Bioastronomy

By Phil Plait | January 8, 2009 11:37 am

OK, sure, I make fun of biology sometimes. I blame PZ; he’s such an easy target! But then, sometimes, I wonder. Take a look at this:

Dunes on Mars, or tentacles of a jellyfish?

Is this an orbital view of dune fields on Mars, or a close-up of tentacles on a jellyfish?

OK, they’re dune fields. But don’t they look biological? The grooves are gullies running down from the crests of the dunes, but from the altitude and resolution of the camera HiRISE on the Mars Reconnaissance Orbiter they look like organic growths seen through a microscope.

But since they’re on Mars, they’re way cooler.

You can keep up with new images from Mars on the HiRISE website. You can also follow HiRISE on Twitter!

CATEGORIZED UNDER: Astronomy, Cool stuff, Pretty pictures

Comments (21)

Links to this Post

  1. Wag of the Tail « Barkings Of An Old Dog | January 9, 2009
  1. Quiet Desperation

    Is this an orbital view of dune fields on Mars, or a close-up of tentacles on a jellyfish?

    Ah! Trick question! It’s a giant jellyfish…. on MARS!

  2. Rob

    Is this a false color photo or does it have some enhancements? What are all the ‘green’ areas??

  3. Timothy from Boulder

    “Is this a false color photo or does it have some enhancements? What are all the ‘green’ areas??”

    As in all HiRISE color images, the image is taken in three wavelength bands (one in the red region of the spectrum, one in the blue-green, and one in the infrared) and then they are merged together by applying an appropriate color to each of the layers, usually to maximized to show salient features. So by definition, all HiRISE images are “false color.”

    Whether it represents an accurate recreation of what it would look like to the human eye requires digging into the data file and finding out what color maps were applied, and even then it is difficult to say … notice that it’s very low ilumination, and that always plays havoc with the difference between a sensor image and what a human eye would perceive.

  4. Timothy from Boulder

    Addendum: For some details of the color filtering of the sensor, see my tutorial on Emily Lakdawalla’s blog page, http://www.planetary.org/blog/article/00001547/

  5. ABR.

    I think the green spots are the Martian equivalent of sagebrush, the food source, no doubt, of Martian megapods.

  6. kuhnigget

    @ ABR:

    No, no, no! The megapods were hunted to extinction by the guys in blue body suits!

    (But seriously, aren’t the spots just outcroppings of bedrock?)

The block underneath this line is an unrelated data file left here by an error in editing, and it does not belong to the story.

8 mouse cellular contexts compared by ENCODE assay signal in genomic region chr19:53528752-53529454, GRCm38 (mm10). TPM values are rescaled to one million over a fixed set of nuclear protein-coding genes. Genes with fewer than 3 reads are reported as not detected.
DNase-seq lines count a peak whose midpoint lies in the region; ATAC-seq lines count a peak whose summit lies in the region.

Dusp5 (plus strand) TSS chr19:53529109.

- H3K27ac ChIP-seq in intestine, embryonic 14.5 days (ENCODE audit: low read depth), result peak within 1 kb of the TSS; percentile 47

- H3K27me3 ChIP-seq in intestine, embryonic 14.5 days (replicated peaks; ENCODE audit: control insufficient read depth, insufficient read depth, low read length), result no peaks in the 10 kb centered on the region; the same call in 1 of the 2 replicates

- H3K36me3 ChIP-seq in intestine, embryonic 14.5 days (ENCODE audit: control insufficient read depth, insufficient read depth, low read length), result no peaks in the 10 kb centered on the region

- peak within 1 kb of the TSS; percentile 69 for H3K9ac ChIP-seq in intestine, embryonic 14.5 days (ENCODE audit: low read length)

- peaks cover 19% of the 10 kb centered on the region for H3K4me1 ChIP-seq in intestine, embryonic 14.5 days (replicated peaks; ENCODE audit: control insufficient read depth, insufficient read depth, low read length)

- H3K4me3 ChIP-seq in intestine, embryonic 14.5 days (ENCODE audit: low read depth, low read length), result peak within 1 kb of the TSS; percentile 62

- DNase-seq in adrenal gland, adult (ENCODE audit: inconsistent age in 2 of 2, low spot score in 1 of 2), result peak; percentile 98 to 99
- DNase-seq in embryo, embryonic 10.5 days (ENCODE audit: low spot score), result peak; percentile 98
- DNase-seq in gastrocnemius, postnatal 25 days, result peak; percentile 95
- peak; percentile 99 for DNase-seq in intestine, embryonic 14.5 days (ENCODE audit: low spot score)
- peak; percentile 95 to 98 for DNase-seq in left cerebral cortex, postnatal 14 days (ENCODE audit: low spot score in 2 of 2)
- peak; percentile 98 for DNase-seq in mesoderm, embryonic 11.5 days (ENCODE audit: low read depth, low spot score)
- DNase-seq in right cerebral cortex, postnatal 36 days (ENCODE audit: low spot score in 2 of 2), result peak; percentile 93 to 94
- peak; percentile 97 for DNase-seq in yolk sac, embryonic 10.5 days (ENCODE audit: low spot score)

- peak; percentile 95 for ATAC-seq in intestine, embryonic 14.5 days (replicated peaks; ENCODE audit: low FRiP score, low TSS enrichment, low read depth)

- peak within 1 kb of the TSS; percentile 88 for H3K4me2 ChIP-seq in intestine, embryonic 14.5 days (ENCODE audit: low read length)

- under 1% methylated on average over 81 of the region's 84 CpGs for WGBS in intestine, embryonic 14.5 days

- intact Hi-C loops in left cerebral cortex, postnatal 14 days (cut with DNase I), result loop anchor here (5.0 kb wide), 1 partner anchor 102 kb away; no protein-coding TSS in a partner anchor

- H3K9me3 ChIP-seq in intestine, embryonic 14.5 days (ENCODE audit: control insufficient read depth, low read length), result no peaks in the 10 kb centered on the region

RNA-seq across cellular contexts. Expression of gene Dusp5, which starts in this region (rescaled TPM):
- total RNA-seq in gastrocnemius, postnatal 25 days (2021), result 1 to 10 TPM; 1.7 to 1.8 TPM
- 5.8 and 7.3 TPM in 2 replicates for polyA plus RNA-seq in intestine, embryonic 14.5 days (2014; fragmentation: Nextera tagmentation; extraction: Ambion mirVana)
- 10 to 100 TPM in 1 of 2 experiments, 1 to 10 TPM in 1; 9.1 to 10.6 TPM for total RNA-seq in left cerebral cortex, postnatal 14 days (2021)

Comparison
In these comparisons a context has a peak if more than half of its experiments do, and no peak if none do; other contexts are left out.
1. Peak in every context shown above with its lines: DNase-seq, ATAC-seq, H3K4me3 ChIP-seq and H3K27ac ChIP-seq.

7. Charles Boyer

    What’s the Martian equivalent of Gaia?

    Maybe Mars himself is the living being? :-)

  8. chad the impaler

    Ha…Phil experienced Tentacledolia!!!

  9. Brian

    I dunno … it looks just a landscape to me … a landscape designed by H. R. Giger, that is.

  10. kitty

    OK, I saw the photgraph and thought “why does Phil have sperm under a microscope?”

  11. ssurtsord

    Where’s Richard Hoagland when you need him.

  12. Timothy, thanks for the link. I read it.

    Phil always did love that HiRISE image of the Phoenix lander falling through the Martian atmosphere. I liked it too, but I now have an even greater appreciation for it than before. That picture was EVEN HARDER to get than I thought, and I thought it was pretty hard to get.

    It wasn’t just the case that they had to point the camera at the falling lander at the right time, which I think is impressive. They also had to align HiRISE at the perfect angle relative to the trajectory of the falling lander due to the time delay integration of the sensor array. The thought of the math involved makes my eyes roll back in my head. I’m going to try not to pass out.

    I think HiRISE is a spectacular instrument and I appreciate its complexity even better now. It’s like making a three-point shot, but doing it in high heel skates on a skateboard on a greasy bowling ball. Goodness.

  13. Old Geezer

    @Charles Boyer:

    The Martian equivalent of Gaia would be Maria :-)

  14. Sam

    Looks a lot more like erosion due to water than dunes… but I’m a dreamer.

  15. It’s a fantastic lush image. I don’t see jellyfish tenticles like Kitty I see sperm, racing their way towards a non existant martian egg.

  16. IBY

    Yeah, no stinging tentacle crap, or any cephalopod! ^_^

  17. Tracy M

    To me it looks like a bunch of wriggling sperm. This fits into the theory that all the planets are ova ready to hatch out as giant dragons.

  18. Gary

    Not so strange. The same mathematics controls physical and biological processes. Why shouldn’t structures look similar?

    A question: if astronomy is deemed a ‘superior’ science, then why are astronomers searching so hard for off-earth biological activity? Just asking…

  19. quantum cephalopod

    I’m pretty sure PZ would think it was a picture of pharyngeal arches.

    Ahem.

    As for me, I’m thinking gills.

  20. OntarioGal

    Wow – what a stunningly lovely image. It rivals anything I’ve seen in a museum (hey – modern art doesn’t HAVE to be ugly ;-)

    I <3 nature!

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